Container Scanning to be Put on Hold?

“Taking a layered approach to cargo security is a more reasonable method to secure our cargo until a new method of X-raying containers is proven effective,” said sponsoring senators Patty Murray, D-Wash., and Susan Collins, R-Maine
By Patrick Burnson, Executive Editor
August 03, 2010 - LM Editorial

The voice of reason was sounded in the Senate yesterday when legislation was introduced to suspend the 100 percent scanning requirement for ocean cargo containers.

“Taking a layered approach to cargo security is a more reasonable method to secure our cargo until a new method of X-raying containers is proven effective,” said sponsoring senators Patty Murray, D-Wash., and Susan Collins, R-Maine.

It should be noted that these two lawmakers were also among the authors of the 2006 Security and Accountability for Every Port Act. They realize that today’s technology simply does not measure up to the demands made upon most ports for screening compliance.

The SAFE Port Reauthorization Act of 2010 will eliminate the July 2012 deadline Congress enacted in 2007, if the secretary of Homeland Security certifies that a risk-based approach to container security is effective.



About the Author

image
Patrick Burnson
Executive Editor

Patrick Burnson is executive editor for Logistics Management and Supply Chain Management Review magazines and web sites. Patrick is a widely-published writer and editor who has spent most of his career covering international trade, global logistics, and supply chain management. He lives and works in San Francisco, providing readers with a Pacific Rim perspective on industry trends and forecasts. You can reach him directly at .(JavaScript must be enabled to view this email address).


Subscribe to Logistics Management magazine

Subscribe today. It's FREE!
Get timely insider information that you can use to better manage your
entire logistics operation.
Start your FREE subscription today!

Recent Entries

The value of exports from America’s Foreign-Trade Zones increased by 13.7 percent in 2013, to a record-high 79.5 billion in merchandise exported, according to figures released by the U.S. Foreign-Trade Zones Board in its Annual Report to Congress.

While summer may be nearing its end, the climate in the manufacturing sector remains very warm, according to the most recent edition of the Manufacturing Report on Business issued today by the Institute for Supply Management.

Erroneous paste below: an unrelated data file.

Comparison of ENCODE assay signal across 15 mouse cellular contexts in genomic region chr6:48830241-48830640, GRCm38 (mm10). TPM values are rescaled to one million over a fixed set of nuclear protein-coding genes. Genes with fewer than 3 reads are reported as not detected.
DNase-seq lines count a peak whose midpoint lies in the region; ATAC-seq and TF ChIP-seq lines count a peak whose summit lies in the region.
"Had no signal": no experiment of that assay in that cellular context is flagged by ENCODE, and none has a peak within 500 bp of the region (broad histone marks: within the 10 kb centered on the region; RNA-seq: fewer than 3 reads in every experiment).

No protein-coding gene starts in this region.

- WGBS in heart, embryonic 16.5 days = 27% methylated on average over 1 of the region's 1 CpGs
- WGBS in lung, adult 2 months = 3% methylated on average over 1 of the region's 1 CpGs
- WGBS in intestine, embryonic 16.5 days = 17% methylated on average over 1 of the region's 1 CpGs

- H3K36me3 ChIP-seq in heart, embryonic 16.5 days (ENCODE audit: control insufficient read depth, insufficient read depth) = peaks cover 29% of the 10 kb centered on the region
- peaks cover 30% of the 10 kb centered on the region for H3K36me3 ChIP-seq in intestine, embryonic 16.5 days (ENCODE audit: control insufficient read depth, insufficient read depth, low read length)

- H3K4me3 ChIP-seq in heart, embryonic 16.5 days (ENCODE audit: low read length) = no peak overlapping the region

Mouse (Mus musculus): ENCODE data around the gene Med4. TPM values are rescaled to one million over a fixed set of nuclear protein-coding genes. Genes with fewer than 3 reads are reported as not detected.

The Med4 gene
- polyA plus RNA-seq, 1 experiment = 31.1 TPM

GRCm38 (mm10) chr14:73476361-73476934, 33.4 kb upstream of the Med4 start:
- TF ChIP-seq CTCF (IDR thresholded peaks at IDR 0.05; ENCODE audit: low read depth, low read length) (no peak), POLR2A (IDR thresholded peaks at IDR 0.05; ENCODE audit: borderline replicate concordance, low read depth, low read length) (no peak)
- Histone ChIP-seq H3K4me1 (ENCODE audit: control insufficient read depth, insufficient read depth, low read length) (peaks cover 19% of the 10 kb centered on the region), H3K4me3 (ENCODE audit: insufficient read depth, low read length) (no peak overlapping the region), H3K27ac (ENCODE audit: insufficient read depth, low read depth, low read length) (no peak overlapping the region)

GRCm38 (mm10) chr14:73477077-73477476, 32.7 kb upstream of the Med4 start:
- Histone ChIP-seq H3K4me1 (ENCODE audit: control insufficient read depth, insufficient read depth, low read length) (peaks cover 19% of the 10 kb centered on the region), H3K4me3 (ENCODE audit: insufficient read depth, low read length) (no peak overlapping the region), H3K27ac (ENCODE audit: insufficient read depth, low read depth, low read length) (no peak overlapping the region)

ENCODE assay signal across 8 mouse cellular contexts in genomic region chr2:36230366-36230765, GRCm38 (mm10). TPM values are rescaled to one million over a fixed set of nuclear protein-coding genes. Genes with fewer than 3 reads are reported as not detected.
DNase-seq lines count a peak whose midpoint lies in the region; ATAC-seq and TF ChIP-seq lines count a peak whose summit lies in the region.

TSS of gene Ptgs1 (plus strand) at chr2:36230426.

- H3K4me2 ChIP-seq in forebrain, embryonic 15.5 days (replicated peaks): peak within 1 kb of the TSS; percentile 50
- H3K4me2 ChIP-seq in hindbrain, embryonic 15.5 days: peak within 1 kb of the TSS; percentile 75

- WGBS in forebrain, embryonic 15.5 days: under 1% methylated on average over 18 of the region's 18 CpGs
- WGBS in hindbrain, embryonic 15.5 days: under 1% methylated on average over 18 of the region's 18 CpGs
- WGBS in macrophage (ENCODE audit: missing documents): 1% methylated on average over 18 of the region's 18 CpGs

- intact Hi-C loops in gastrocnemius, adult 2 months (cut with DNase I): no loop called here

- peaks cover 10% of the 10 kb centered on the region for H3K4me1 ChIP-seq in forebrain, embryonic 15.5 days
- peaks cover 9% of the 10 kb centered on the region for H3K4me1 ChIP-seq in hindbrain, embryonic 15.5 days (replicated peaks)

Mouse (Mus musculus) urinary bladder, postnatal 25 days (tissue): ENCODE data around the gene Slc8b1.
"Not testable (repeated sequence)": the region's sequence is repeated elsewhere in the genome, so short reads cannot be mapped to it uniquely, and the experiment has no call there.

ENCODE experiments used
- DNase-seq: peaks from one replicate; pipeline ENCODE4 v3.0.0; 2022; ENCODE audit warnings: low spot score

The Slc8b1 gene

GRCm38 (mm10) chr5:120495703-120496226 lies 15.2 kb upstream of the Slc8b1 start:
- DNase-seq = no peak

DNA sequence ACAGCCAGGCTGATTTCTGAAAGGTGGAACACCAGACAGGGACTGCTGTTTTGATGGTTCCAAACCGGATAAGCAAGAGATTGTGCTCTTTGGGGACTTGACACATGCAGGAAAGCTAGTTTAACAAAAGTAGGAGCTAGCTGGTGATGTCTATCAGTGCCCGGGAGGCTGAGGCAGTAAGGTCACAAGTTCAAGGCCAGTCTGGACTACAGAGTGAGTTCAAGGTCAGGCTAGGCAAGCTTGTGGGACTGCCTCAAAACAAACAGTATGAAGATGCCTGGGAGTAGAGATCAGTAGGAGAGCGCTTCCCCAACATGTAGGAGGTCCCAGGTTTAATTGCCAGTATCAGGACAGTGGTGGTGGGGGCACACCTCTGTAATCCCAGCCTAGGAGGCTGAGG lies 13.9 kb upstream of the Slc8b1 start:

When publicly-traded Class I freight railroad and intermodal service providers issued second quarter earnings results earlier this summer, the topic of less than ideal service on the rails was a common theme within the earnings releases and question and answer sessions with top management at those companies.

Supply chain security provider Freightwatch International has released its semi-annual report on cargo theft in the Asia Pacific region for the first half of 2014, which contains some heartening news for U.S. shippers reliant on trucking, warehousing and retail.

FedEx Ground, a subsidiary of FedEx Corporation, reports today that a decision by a three-judge panel of the United States Court of Appeals for the Ninth Circuit reversed previous rulings by the District Court for the Northern District of Indiana in three class action cases involving mostly former independent contractors for FedEx Ground

Article Topics

Blogs · Technology · Container · Ports · Security · All topics

About the Author

Patrick Burnson, Executive Editor
Patrick Burnson is executive editor for Logistics Management and Supply Chain Management Review. Patrick covers international trade, global logistics, and supply chain management. He lives and works in San Francisco, providing readers with a Pacific Rim perspective on industry trends and forecasts. Contact Patrick Burnson

Comments

Post a comment
Commenting is not available in this channel entry.


© Copyright 2013 Peerless Media LLC, a division of EH Publishing, Inc • 111 Speen Street, Ste 200, Framingham, MA 01701 USA